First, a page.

Binary star ‘odd couple’ spotted by ALMA

An artist’s impression of a binary star system featuring a huge 80-solar-mass sun and a tiny companion star that formed after the original protoplanetary disc fragmented. Image: J. D. Ilee / University of Leeds

The Atacama Large Millimeter/submillimeter Array has spotted two stars forming in the same protoplanetary disc 11,000 light years from Earth. But they are far from identical twins.

On star is huge by even stellar standards, 40 times more massive than the Sun. The other is just one-eightieth that size, indicating a very different history. The larger star, known as MM 1a, formed by traditional means when a dense cloud of gas collapsed under its own gravity, triggering fusion reactions in the high-density, high-temperature core.

But at some point, a portion of the swirling disc apparently broke away, or fragmented, forming the core of the diminutive companion.

“Astronomers have known for a long time that most massive stars orbit one or more other stars as partners in a compact system, but how they got there has been a topic of conjecture,” said Crystal Brogan, an astronomer with the National Radio Astronomy Observatory in Charlottesville, Virginia. “With ALMA, we now have evidence that the disc of gas and dust that encompasses and feeds a growing massive star also produces fragments at early stages that can form a secondary star.”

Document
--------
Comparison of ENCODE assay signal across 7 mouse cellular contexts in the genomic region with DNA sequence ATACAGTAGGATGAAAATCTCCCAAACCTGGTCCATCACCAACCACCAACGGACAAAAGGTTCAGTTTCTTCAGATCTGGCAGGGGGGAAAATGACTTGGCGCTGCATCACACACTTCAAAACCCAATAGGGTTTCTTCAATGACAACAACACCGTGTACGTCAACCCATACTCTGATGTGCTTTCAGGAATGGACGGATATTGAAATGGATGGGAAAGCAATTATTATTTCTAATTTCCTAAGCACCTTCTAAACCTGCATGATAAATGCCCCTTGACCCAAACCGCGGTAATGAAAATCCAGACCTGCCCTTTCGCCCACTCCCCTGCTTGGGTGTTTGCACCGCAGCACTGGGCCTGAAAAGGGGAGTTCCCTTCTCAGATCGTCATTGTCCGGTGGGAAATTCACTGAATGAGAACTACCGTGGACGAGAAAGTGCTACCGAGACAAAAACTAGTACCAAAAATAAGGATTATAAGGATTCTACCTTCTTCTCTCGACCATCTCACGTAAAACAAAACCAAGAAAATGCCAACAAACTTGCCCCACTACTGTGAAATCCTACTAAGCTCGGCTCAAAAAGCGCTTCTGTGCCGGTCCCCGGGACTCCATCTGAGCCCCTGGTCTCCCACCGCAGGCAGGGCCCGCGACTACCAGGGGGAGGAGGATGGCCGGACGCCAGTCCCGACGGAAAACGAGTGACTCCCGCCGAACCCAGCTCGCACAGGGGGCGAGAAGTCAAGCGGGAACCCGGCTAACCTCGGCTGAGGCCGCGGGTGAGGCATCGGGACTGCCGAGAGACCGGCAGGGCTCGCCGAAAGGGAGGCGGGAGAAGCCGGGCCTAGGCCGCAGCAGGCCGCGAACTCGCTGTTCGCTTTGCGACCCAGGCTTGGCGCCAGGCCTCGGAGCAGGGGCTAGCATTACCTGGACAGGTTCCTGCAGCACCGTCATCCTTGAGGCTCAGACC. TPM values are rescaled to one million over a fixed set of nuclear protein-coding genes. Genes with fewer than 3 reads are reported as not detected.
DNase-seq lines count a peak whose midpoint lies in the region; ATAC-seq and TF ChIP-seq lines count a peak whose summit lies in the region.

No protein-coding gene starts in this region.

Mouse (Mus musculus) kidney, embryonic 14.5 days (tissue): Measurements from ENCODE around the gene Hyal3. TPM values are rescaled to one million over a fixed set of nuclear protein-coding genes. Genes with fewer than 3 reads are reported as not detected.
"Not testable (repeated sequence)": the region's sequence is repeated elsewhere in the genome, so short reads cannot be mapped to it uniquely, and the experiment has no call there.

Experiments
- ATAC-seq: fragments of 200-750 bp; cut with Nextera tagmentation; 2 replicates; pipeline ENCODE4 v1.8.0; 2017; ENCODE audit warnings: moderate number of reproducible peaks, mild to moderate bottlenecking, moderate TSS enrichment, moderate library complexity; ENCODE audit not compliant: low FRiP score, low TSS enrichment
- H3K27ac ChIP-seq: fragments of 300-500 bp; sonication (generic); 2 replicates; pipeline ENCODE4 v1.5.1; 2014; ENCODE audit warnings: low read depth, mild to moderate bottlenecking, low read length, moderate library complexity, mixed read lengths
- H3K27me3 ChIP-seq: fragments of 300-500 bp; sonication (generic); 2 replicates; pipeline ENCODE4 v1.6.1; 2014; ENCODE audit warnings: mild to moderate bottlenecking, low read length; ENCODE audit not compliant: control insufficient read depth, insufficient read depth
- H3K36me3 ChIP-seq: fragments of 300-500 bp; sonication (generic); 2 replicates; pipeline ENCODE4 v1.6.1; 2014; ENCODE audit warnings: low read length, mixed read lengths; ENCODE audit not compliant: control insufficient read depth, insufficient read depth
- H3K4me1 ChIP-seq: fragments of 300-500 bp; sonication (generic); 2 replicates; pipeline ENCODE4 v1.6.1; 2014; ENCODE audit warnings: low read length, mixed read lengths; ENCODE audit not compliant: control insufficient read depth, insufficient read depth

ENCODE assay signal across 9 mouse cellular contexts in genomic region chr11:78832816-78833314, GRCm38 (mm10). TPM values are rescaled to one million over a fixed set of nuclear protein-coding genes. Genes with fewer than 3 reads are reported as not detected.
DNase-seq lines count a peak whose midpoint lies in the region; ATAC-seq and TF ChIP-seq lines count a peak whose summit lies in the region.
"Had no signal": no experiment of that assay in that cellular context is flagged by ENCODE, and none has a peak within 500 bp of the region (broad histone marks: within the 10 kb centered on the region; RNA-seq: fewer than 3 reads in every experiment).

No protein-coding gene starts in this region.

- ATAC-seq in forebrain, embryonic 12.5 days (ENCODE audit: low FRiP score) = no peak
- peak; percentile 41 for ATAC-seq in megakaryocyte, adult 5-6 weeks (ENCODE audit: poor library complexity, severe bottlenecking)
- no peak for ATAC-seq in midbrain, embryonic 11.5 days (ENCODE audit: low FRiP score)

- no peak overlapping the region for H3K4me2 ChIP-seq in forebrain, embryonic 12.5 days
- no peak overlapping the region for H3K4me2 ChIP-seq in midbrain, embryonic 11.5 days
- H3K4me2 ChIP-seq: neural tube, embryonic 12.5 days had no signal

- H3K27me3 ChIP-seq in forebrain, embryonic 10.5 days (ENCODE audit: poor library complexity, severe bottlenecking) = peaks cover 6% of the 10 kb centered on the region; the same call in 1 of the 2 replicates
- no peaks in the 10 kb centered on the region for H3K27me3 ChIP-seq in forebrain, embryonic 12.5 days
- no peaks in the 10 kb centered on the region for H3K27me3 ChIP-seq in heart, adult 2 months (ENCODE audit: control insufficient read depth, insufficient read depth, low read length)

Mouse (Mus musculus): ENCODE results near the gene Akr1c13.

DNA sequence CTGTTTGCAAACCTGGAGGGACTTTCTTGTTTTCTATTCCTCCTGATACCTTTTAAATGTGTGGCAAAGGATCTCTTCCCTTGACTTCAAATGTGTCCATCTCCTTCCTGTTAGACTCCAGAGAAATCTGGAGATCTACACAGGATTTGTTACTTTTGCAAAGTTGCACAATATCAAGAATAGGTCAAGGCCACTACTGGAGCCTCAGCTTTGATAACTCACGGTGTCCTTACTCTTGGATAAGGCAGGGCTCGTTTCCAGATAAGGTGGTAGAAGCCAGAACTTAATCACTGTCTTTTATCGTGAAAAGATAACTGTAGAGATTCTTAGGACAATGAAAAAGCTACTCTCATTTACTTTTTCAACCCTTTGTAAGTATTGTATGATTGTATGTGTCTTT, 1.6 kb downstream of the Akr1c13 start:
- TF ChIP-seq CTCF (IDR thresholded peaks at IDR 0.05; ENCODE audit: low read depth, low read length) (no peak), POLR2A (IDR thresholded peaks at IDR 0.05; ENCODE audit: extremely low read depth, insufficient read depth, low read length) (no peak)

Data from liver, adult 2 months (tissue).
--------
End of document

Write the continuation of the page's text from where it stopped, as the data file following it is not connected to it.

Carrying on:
Blue in this ALMA image indicates gas in a disc surrounding MM 1a that is approaching while red indicates gas that is moving away from the viewer as the disc rotates. MM 1b is visible to the lower left. Image: ALMA (ESO/NAOJ/NRAO); J. D. Ilee / University of Leeds

MM 1a is a previously known star surrounded by a disc of gas and dust. ALMA recently detected the smaller companion, MM 1b, just outside the protoplanetary disc. It is one of the first examples of such a fragmented disc to be found.

“In low-mass stars like our Sun, it is in these discs that planets can form,” said John Ilee, an astronomer at Leeds University and lead author of a study in the Astrophysical Journal Letters. “In this case, the star and disc we have observed are so massive that, rather than witnessing a planet forming in the disc, we are seeing another star being born.”

Does MM 1b feature its own protoplanetary disc? If so, planets may not have very long to form.

“Stars as massive as MM 1a only live for around a million years before exploding as powerful supernovae,” said Ilee. “So while MM 1b may have the potential to form its own planetary system in the future, it won’t be around for long.”